In Colonel J.K. Milner’s The Irish Setter: Its History & Training (1924), the author describes black and sable Irish setters, as well as the more well-known solid red and red and white dogs.
What I find interesting is a statement that appears at page 46:
The late Mr. Cecil Moore told me he had some excellent black Irish setters. The black setters are the result crossing with black dogs…Some black retrievers in Ireland are said to be descended from red setters.
My guess is the black dogs the author is writing about are solid black Welsh setters and maybe black collies and black and tan dogs that eventually became the Gordon setter breed.
We do know that the wavy-coated landrace of retriever had a lot of setter in it. It also had St. John’s water dog, collie, and a little water spaniel in it.
Black dogs, of course, are the dominant color to the red or yellow dogs, so if a black Irish setter had been bred into the retriever lines, it could have passed on the recessive color into the retriever bloodlines. Dogs that probably descend from black Irish setters carrying the red color are “Breeze” and, of course, “Nous.”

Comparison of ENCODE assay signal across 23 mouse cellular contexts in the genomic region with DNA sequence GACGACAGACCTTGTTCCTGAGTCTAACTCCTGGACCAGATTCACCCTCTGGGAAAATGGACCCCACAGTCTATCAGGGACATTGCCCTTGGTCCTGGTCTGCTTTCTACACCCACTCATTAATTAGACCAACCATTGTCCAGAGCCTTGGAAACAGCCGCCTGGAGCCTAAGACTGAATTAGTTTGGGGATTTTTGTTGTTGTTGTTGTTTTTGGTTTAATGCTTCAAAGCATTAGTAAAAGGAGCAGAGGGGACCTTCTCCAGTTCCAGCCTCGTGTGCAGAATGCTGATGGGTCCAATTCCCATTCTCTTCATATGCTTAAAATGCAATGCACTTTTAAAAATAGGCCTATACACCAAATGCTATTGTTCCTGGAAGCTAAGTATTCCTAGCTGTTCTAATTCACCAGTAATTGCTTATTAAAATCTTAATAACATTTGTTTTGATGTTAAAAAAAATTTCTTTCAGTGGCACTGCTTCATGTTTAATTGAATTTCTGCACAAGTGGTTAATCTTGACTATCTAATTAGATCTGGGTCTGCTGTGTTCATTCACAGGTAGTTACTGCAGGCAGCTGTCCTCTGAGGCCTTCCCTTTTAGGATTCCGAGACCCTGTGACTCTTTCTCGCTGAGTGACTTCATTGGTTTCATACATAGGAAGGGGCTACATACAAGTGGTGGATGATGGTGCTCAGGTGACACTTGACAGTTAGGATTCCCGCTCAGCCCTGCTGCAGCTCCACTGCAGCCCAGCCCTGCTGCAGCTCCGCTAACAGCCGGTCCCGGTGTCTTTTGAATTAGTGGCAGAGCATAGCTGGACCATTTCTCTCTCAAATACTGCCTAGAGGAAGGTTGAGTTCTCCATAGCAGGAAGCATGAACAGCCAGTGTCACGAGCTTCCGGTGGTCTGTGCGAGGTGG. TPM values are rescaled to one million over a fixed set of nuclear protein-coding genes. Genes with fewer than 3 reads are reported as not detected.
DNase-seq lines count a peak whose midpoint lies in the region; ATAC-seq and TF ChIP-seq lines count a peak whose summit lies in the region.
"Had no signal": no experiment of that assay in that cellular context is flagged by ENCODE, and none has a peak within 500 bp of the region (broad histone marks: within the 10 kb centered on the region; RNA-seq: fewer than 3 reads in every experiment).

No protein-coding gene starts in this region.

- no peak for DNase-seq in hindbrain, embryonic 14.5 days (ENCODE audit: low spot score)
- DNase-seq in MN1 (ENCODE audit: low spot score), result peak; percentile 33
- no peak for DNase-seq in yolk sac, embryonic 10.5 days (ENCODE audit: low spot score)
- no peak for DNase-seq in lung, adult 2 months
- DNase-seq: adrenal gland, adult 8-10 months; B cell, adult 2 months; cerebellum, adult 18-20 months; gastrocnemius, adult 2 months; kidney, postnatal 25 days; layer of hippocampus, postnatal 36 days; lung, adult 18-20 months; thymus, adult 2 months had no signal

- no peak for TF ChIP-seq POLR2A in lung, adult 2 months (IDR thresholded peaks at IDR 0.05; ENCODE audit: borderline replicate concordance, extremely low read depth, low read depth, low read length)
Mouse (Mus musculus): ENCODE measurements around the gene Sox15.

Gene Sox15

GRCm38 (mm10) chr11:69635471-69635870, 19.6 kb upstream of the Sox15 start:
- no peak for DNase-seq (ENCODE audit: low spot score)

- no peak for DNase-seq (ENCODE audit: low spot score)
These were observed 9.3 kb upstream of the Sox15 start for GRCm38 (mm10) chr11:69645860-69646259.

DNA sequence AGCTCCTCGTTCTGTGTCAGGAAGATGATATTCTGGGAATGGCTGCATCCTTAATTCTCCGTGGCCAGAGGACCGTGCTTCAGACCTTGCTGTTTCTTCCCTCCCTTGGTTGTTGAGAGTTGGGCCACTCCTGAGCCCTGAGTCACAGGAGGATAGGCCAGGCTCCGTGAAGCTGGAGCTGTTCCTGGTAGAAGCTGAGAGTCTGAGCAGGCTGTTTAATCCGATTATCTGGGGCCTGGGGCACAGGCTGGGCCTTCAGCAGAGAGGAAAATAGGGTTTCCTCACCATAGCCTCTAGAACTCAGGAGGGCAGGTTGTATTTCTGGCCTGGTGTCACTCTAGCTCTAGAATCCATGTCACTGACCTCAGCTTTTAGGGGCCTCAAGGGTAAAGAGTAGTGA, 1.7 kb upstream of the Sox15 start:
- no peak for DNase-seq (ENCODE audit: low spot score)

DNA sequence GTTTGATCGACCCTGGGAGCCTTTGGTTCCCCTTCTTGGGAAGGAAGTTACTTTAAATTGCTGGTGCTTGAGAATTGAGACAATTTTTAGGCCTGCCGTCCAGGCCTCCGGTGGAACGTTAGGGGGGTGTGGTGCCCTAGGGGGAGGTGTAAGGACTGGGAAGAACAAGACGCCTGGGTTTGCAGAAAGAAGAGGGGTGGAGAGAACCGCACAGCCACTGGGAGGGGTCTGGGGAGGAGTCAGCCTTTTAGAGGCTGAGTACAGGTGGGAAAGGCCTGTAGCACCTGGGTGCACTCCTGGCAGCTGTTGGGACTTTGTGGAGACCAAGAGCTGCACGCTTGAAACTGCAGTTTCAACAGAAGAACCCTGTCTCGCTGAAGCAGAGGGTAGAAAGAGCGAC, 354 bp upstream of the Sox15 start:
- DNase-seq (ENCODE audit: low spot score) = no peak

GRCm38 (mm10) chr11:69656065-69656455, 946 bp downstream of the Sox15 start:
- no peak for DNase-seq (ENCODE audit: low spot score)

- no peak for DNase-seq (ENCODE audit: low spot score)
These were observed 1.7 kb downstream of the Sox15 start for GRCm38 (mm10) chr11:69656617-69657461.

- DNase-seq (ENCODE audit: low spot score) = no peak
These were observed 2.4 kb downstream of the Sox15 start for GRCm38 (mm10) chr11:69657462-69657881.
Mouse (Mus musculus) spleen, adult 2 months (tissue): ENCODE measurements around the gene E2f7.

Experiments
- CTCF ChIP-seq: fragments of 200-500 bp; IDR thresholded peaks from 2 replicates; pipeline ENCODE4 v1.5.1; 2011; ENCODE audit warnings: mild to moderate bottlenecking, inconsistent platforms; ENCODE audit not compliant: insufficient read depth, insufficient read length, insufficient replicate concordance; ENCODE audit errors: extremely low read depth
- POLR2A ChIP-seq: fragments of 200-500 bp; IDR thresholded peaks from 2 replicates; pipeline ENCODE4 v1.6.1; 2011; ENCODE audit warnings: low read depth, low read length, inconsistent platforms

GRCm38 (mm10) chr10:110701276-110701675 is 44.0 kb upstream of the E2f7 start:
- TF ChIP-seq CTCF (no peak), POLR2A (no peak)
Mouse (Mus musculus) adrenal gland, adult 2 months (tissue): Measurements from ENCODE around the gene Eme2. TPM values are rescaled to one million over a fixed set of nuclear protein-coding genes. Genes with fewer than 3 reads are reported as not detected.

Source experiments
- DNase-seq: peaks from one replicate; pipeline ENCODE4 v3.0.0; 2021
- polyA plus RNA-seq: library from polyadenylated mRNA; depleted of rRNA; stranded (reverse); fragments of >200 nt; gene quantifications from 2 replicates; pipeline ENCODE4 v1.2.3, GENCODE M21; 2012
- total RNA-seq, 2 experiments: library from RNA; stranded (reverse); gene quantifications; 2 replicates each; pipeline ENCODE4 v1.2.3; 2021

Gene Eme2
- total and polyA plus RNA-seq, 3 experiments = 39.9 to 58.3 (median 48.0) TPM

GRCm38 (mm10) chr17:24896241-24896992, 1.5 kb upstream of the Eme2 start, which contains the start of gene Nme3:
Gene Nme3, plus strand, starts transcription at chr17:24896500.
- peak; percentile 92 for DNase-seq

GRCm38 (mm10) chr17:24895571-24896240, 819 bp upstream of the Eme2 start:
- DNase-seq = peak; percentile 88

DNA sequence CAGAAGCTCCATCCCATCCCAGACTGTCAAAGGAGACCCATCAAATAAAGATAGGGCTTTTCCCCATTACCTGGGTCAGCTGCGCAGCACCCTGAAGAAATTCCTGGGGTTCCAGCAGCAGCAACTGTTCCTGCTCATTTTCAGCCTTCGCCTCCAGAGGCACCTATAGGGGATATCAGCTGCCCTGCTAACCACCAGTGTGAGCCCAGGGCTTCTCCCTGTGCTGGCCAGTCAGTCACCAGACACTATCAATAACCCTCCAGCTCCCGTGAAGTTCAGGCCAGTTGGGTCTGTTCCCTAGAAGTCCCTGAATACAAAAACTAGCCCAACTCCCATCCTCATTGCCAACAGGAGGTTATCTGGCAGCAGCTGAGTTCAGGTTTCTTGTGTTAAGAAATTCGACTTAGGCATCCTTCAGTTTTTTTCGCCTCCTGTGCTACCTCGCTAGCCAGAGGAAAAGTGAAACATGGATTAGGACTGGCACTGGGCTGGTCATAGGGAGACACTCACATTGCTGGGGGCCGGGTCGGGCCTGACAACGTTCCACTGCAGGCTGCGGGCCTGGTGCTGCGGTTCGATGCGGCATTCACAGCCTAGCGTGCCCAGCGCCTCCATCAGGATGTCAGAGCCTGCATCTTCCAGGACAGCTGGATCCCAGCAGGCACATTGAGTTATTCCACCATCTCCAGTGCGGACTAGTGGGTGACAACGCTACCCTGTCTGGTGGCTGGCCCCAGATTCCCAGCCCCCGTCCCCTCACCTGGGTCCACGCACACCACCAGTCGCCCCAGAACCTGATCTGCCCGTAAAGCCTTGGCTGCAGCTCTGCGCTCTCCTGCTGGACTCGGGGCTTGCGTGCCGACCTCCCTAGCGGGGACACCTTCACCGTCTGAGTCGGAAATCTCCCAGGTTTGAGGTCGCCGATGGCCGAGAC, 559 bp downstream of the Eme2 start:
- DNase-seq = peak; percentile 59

Now, I do not discount that there could be other sources for this color, including cream colored Featherstone castle setters, true red collie dogs (not sables or livers), and, of course, various water spaniels and water dogs, including the Tweed water dog.
However, I think that looking at the setters tells a lot about how this red to yellow color was introduced into retrievers.